That amounts to 8.2% of detached homes in Vancouver are unoccupied or owned by temporary or foreign residents. In Surrey the unoccupied number is 11,195 (6.2%), Burnaby 5,829 (5.9%) and Richmond 4,021 (5.6%). So combined, the other municipality's numbers are still less than the total unoccupied properties in Vancouver. This constitutes nothing short of a phenomenal distortion of normal domestic market forces which should be the primary driver of local home prices. But this simply isn't the case.
Vancouver specifically and Greater Vancouver in general have become a dumping ground for foreign investors and by foreign investors I chiefly mean mainland Chinese looking desperately to get their money of of China. This trend in Vancouver is clearly heading up as evident from the fact that in 1986 the unoccupied homes was around 4%. Now the semantics of what constitutes an unoccupied property is up for debate. However, it is unanimously agreed that the unoccupied home numbers are up significantly no matter how you define “unoccupied”.
In response to this trend, the Vancouver City Council voted to approve an “empty homes” tax back in November of 2016, the first of its kind in Canada. This tax requires owners to “self-report” that their property is not their principal residence or not rented out for at least 6 months of the year. Consequently, after “self-reporting” property owners will be charged a 1% charge on those properties (1% of the property value). With Vancouver's rental vacancy rate at 0.6% more rental inventory is definitely needed. Despite the fact that some real action is necessary here, it's interesting how governments always resort to imposing some kind of new tax to deal with the problem. And yet, are legitimate home owners property taxes going down as a result of this additional revenue? Of course not.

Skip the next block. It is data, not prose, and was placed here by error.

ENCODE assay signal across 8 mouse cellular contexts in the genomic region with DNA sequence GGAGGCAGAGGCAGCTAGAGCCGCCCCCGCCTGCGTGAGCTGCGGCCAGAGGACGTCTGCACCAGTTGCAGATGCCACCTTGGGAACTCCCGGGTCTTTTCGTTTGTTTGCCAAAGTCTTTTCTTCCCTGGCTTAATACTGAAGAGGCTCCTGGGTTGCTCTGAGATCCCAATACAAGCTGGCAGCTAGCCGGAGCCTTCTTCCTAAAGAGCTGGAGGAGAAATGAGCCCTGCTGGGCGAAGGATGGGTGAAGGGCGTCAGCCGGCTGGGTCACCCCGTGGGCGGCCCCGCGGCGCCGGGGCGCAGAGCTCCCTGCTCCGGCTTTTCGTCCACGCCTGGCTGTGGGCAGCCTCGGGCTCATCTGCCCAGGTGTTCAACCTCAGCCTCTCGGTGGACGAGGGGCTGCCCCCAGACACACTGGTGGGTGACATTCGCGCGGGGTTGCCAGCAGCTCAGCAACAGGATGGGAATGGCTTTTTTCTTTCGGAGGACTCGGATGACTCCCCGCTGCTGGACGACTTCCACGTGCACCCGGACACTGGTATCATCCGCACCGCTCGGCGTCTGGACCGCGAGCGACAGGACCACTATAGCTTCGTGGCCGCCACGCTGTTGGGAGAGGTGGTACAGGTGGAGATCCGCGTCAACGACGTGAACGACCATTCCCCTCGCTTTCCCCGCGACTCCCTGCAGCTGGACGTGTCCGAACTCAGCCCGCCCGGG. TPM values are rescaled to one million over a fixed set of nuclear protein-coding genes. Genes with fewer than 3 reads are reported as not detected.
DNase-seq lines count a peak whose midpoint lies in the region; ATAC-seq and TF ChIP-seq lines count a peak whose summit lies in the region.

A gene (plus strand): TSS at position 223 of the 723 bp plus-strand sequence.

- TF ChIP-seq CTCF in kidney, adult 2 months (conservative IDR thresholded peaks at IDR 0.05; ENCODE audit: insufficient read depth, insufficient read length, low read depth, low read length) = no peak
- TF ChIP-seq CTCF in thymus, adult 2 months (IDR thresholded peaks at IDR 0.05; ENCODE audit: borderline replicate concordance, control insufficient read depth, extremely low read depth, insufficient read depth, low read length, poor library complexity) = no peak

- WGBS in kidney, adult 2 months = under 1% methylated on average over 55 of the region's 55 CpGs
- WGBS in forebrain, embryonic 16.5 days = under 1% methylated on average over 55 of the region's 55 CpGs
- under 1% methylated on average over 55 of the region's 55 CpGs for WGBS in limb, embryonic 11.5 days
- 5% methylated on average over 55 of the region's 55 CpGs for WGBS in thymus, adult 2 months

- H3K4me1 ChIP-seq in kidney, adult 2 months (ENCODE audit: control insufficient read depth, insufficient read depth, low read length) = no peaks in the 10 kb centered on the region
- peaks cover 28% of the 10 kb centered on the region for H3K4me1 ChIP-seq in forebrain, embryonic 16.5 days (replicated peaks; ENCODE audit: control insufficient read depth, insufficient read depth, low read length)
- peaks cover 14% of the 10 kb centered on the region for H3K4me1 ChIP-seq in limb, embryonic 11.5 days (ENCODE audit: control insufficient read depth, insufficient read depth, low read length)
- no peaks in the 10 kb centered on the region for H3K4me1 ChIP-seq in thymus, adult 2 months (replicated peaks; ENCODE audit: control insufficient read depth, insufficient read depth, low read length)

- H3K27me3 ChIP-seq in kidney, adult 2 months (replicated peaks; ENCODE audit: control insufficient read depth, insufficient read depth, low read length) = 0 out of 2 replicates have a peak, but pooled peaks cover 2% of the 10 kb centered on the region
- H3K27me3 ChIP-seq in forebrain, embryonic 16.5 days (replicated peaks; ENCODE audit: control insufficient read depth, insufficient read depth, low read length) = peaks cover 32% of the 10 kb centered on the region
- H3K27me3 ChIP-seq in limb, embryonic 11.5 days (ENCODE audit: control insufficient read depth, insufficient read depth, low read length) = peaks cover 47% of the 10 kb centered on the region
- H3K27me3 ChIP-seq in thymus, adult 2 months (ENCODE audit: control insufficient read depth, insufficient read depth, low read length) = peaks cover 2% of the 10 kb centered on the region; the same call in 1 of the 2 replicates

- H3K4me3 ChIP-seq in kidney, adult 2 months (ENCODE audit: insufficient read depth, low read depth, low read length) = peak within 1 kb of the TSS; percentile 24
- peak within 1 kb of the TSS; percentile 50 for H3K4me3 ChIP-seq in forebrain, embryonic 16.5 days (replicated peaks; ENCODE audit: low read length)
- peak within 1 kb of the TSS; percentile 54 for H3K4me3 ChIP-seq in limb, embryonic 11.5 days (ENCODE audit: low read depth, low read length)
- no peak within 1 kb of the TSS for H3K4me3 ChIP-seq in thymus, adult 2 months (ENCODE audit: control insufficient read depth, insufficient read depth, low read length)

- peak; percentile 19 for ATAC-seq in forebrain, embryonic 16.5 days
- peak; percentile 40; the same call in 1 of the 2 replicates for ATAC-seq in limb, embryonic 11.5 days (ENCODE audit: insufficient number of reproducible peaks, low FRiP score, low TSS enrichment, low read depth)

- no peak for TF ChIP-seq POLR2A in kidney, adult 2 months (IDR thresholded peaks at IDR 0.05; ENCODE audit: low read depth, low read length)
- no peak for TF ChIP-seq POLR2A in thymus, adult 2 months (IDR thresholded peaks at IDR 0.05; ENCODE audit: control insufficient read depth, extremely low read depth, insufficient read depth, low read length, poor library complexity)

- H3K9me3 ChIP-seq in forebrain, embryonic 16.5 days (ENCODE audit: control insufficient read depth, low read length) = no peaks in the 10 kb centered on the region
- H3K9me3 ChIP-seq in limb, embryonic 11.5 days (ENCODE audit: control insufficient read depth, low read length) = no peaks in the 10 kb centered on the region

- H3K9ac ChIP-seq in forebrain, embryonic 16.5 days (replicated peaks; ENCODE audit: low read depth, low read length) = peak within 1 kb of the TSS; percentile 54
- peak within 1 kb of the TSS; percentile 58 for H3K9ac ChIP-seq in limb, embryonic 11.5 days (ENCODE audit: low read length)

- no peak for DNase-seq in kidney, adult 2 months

Rumours are circulating that some of these property owners are now allowing people to stay in these houses rent free but must pay for hydro, cable and other expenses to demonstrate that the property is indeed occupied, thereby avoiding the 1% tax. On a vacant $2 million home then the tax could amount to $20,000.
When money sheltering is more important than property value appreciation, generating revenue, property maintenance, any effort to actually fit into your new society/neighbourhood or any attempt to foster some kind of community spirit, then I guess this strategy makes sense – well, sort of! You be the judge.